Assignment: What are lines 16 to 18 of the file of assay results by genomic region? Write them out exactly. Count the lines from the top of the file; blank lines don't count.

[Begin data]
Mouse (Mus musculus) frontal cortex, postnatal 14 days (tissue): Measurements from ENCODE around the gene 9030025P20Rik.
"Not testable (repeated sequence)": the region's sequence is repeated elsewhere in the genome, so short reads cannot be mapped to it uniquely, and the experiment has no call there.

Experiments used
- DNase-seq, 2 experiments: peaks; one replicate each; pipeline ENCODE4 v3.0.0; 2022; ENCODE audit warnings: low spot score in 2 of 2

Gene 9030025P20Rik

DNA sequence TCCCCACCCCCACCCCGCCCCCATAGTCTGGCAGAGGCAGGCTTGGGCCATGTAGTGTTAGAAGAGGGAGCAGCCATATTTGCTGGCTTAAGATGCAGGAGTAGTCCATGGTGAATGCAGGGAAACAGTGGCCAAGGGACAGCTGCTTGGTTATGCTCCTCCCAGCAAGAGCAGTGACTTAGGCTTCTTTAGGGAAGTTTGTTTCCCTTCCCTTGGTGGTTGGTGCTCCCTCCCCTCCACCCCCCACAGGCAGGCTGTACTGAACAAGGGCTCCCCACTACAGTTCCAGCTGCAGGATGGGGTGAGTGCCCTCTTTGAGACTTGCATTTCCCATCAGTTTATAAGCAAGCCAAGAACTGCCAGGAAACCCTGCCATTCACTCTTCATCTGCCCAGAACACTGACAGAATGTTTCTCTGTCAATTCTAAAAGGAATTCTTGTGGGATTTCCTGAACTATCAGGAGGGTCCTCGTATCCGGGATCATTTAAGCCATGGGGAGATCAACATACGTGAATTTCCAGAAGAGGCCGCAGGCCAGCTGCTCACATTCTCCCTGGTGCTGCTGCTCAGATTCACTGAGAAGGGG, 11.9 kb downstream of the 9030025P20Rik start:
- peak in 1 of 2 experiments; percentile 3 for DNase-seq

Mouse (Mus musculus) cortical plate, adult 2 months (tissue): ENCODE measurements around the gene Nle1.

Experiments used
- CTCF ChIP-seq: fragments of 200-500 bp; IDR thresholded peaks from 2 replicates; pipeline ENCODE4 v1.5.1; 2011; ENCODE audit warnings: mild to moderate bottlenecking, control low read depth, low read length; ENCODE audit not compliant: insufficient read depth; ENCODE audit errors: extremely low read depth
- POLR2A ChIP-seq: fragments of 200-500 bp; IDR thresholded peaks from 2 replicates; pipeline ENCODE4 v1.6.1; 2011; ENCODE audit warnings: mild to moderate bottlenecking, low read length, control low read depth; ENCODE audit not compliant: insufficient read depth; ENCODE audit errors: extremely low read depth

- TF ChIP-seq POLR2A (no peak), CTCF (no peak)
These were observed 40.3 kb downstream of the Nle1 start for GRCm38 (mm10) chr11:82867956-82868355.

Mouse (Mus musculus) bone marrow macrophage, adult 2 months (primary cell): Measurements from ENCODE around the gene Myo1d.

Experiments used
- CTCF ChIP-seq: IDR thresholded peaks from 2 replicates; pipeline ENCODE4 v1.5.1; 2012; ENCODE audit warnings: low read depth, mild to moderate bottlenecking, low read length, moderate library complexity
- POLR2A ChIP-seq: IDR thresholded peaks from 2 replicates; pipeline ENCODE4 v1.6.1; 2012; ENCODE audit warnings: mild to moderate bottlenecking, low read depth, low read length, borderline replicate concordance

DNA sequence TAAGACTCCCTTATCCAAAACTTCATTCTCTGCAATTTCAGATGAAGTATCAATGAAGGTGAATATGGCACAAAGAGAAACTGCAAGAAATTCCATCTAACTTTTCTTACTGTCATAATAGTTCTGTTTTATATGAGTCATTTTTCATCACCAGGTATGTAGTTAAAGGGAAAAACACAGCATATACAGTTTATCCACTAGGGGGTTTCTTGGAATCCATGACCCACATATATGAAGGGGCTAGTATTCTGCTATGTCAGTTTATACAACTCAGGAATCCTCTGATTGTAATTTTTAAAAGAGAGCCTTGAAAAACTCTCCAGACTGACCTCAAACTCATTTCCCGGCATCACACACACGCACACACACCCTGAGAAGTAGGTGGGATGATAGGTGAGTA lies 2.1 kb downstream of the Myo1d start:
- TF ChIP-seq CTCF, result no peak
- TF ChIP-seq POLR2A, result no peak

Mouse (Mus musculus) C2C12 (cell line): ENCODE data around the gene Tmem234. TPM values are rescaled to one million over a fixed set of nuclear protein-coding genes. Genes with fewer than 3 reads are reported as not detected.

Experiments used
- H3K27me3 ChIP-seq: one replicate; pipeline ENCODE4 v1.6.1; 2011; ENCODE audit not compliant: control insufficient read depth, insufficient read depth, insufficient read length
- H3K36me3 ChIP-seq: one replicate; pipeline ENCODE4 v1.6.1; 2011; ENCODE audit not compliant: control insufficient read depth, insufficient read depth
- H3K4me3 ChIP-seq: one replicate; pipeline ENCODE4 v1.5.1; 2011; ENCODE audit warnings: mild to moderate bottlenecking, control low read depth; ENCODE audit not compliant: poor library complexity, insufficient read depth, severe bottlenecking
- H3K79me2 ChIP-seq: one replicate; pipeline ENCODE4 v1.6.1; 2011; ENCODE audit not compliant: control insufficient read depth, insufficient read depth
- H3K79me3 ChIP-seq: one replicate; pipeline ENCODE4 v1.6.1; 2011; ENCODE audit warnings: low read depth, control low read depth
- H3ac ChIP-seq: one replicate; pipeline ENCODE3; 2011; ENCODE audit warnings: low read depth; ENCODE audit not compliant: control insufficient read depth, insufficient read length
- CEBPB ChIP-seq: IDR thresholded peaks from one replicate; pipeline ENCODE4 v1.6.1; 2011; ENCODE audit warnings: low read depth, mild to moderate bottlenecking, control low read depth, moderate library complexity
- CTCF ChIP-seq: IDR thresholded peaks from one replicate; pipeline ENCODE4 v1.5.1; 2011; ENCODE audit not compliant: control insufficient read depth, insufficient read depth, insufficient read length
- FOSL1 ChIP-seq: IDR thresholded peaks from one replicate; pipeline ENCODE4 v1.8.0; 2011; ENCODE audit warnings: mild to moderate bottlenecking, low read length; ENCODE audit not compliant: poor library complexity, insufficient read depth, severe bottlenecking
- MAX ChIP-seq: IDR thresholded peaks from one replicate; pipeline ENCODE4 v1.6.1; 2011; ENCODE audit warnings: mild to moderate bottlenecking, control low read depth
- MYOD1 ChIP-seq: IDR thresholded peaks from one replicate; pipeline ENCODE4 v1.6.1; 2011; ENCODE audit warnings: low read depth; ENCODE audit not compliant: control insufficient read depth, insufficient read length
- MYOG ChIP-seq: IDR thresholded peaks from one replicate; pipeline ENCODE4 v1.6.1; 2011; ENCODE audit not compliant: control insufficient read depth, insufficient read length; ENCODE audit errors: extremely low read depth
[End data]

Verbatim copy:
- CTCF ChIP-seq: IDR thresholded peaks from 2 replicates; pipeline ENCODE4 v1.5.1; 2012; ENCODE audit warnings: low read depth, mild to moderate bottlenecking, low read length, moderate library complexity
- POLR2A ChIP-seq: IDR thresholded peaks from 2 replicates; pipeline ENCODE4 v1.6.1; 2012; ENCODE audit warnings: mild to moderate bottlenecking, low read depth, low read length, borderline replicate concordance

DNA sequence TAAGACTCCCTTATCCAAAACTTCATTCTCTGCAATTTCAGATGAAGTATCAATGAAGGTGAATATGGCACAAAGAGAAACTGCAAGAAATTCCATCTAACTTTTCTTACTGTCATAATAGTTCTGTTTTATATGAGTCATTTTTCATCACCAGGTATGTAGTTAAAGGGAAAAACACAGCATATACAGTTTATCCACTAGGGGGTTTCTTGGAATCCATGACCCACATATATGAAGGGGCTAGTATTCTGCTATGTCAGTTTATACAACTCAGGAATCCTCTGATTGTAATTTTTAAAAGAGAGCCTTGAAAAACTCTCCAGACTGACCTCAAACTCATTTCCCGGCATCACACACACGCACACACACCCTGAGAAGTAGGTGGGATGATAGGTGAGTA lies 2.1 kb downstream of the Myo1d start: